The background colour approximates the colour of the liquid inside the bottle, resulting in as good as no contrast. Moreover, as the image of the bottle is scale 1:1, the packaging becomes kind of unnecessary and superfluous, also because the life-sized image of the bottle is the only way information is given to the customer: there are no additional slogans, no repetition of the brand name, no props and no decor. The image of the bottle advertises the bottle. It seems to add nothing the bottle could not do by its own (like a bottle of wine does).
What makes the packaging truly stand out, however, is the fact that the image of the bottle is not positioned vertically, but is slightly askew. It seems to be the result of a design error, and has an amateur feel to it. The decision to keep it as such and not correct it up until today, is, however, a stroke of genius. The non-vertical positioning alters the relation of the image of the bottle to the bottle inside: as the box is standing on a shelf, the tilted image of the bottle undermines its representational superfluousness.
At the State Archive in Kortrijk, I am leafing through a 1955 photo album of the construction of the provisional church in Lokeren by the famous furniture company Kunstwerkstede De Coene. Gigantic wooden, prefabricated beams structure the building. It is cold. An old man in a grey suit shuffles between the racks to look up the date of birth of his great great grandmother. Snow covers the unfinished provisional roof. A bus passes, I reckon, through the pouring rain.
I bought my son a gift while abroad: a toy turtle named Essie whose perforated shield projects stars onto the ceiling in blue, green or amber. ‘8 actual star constellations’, the box proclaims.
The manual explains how to power up the turtle and what the four buttons on Essie’s back do. The small document (recto: Chinese, verso: English) concludes with some ‘Words from Little Turtle ESSIE’. In it the turtle shifts from direct speech to illeism1 and back.
The act of referring to oneself in the third instead of first person.
On the second to last evening before we head home, we go for dinner at Suzanne’s house. She has invited a friend, a national deputy for the region where she grew up. We eat fish and patates douces. We drink beer. The deputy’s secretaries – there are three of them – closely inspect the worn manuscript we hand them. In blue ink: proverbs of their region, written by my girlfriend’s grandfather in local Kikongo language. In red: a Dutch translation. They laugh. A month later, the deputy will become Vice-minister of Internal affairs. The proverbs get marked by fresh grease stains.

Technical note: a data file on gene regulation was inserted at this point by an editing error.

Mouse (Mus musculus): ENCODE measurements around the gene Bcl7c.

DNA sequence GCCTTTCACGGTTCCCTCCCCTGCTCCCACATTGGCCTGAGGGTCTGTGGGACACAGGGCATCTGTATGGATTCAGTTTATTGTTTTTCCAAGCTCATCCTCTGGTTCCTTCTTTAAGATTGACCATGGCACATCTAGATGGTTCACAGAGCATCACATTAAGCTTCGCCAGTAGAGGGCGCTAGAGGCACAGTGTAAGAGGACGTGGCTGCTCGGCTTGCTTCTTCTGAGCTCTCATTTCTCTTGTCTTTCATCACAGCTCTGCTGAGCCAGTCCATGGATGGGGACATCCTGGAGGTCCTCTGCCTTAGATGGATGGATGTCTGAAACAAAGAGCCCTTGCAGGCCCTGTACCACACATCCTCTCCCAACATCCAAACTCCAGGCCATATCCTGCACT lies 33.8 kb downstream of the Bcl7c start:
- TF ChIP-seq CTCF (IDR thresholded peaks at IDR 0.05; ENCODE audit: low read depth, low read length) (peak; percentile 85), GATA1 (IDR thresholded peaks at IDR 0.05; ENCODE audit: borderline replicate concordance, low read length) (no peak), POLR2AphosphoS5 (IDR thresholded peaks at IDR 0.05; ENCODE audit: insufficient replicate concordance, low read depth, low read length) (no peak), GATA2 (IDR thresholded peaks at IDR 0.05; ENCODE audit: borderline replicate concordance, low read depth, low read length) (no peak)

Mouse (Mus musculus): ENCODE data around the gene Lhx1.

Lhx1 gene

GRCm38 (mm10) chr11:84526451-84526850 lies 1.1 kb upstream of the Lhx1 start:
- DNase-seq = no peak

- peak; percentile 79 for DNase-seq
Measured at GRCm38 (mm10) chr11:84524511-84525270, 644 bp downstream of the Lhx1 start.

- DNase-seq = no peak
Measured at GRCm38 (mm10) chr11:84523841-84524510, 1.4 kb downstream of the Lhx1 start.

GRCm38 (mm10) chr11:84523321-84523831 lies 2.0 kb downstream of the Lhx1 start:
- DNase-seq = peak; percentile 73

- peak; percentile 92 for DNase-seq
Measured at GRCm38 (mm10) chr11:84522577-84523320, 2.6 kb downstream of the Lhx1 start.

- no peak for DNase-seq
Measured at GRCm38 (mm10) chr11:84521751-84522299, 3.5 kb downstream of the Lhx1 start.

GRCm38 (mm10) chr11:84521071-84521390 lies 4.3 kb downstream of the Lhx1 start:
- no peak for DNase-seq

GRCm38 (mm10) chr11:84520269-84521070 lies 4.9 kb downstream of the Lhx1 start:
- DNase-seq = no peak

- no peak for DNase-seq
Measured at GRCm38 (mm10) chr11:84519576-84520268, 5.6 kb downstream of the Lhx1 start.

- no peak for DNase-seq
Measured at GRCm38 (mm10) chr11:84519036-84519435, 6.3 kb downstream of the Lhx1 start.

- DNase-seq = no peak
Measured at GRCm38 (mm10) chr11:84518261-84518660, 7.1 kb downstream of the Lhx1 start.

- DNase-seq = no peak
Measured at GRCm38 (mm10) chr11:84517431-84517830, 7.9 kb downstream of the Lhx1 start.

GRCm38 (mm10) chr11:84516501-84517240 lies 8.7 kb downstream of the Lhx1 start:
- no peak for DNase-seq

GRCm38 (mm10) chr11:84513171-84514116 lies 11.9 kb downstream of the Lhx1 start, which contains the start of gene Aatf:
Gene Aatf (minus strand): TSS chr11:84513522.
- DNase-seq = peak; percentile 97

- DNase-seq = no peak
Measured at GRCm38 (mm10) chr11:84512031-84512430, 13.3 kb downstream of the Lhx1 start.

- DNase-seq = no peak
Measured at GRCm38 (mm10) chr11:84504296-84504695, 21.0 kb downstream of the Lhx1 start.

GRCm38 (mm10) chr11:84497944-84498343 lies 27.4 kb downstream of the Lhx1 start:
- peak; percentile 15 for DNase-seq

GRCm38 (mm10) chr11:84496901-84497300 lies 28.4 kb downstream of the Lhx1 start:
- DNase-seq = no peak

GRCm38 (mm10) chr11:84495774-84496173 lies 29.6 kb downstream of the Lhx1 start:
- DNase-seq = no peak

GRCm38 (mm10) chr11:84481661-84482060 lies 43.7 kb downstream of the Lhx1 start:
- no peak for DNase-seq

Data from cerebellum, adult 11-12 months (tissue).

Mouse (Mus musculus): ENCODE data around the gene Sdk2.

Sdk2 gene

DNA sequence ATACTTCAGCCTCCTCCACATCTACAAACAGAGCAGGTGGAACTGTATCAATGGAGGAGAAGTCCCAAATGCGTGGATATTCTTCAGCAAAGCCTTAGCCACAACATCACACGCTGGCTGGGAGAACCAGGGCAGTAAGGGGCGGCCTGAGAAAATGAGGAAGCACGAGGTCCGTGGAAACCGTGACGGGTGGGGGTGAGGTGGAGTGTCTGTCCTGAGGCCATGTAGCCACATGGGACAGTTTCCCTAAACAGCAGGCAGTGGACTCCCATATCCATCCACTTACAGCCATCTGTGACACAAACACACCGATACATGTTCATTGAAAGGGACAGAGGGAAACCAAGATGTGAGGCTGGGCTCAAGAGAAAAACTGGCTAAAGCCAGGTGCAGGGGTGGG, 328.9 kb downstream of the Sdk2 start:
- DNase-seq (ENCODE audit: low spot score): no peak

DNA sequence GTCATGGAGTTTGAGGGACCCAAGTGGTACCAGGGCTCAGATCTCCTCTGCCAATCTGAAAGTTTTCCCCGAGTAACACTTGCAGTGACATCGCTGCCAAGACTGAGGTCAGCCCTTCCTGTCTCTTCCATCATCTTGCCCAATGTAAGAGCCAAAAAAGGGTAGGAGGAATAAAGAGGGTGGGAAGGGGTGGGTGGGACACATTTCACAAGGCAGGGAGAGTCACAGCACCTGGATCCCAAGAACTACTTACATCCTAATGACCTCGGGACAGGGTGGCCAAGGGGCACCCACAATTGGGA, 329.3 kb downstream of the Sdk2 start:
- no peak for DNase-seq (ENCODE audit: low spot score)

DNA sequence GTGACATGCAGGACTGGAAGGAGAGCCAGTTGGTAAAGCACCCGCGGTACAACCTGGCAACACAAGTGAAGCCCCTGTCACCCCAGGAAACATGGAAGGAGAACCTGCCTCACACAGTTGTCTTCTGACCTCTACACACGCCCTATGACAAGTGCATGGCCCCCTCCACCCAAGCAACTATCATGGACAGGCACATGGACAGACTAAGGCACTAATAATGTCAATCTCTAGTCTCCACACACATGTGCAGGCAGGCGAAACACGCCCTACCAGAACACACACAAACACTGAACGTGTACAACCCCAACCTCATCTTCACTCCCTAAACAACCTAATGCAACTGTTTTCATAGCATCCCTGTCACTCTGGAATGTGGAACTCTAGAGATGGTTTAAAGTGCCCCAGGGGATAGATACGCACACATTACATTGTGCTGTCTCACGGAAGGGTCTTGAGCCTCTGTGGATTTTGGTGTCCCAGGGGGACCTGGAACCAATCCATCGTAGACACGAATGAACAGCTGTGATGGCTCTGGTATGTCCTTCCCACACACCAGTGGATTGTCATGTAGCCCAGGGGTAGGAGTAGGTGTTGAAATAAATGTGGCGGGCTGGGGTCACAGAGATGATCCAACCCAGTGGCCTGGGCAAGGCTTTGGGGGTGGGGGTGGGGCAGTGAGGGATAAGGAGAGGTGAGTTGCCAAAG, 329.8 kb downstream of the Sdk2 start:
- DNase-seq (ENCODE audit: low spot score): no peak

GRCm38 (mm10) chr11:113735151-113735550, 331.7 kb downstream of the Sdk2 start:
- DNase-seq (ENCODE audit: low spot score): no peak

Besides the scale indicating the length in centimeters, and the marks made by using it, a folding ruler displays other marks. These are the marks found on the weber broutin www.weber-broutin.be folding ruler, from left to right:
A square photograph with an Arabic and French text underneath it is mounted on a foam board, in turn mounted on a sheet of plexiglass. The picture in the middle is flanked by a photograph of and a text about the tumuli of Umm Jidr (left) and the excavations at Abou Saybi (right). They are mounted on the West wall of Guest Room 3 at the Qual’at Al-Bahrain Site Museum, Seef, Bahrain.
Necropolises make up the main archaeological testimonies of the Tylos period (4th century BC – 3rd century AD). The urn in the photograph contains the remains of several babies. They most likely fell victim to an epidemic. The size of the ruler next to the urn remains unspecified.
The photograph of Room 3 was made while in mandatory self-isolation after flying to Bahrain from Frankfurt and waiting for the result of a Covid-19 test.
Seven very similar and rudimentary buildings take in a trapezoid plot of land in Gilly. They are located between the school on the Rue Circulaire and the houses along the Rue de l’Abbaye. The structures are built of orange brick, concrete structural elements, whitish steel gates and roofing. Every garage has its own number, hand-painted in white on the concrete lintel above each gate. In summer the roofing gets hot and soft.
In June, 2014, a severe hailstorm hit Belgium. Warnings were broadcast. A football game between the national teams of Belgium and Tunisia was paused. The morning after, there were small dents in the hood and the roof of the car, each a square centimeter in size, some 10 centimeters separated from each other. The storm didn’t get a name.
Assessing the damage, the insurance company’s expert took the dents into account to establish the wreck’s worth.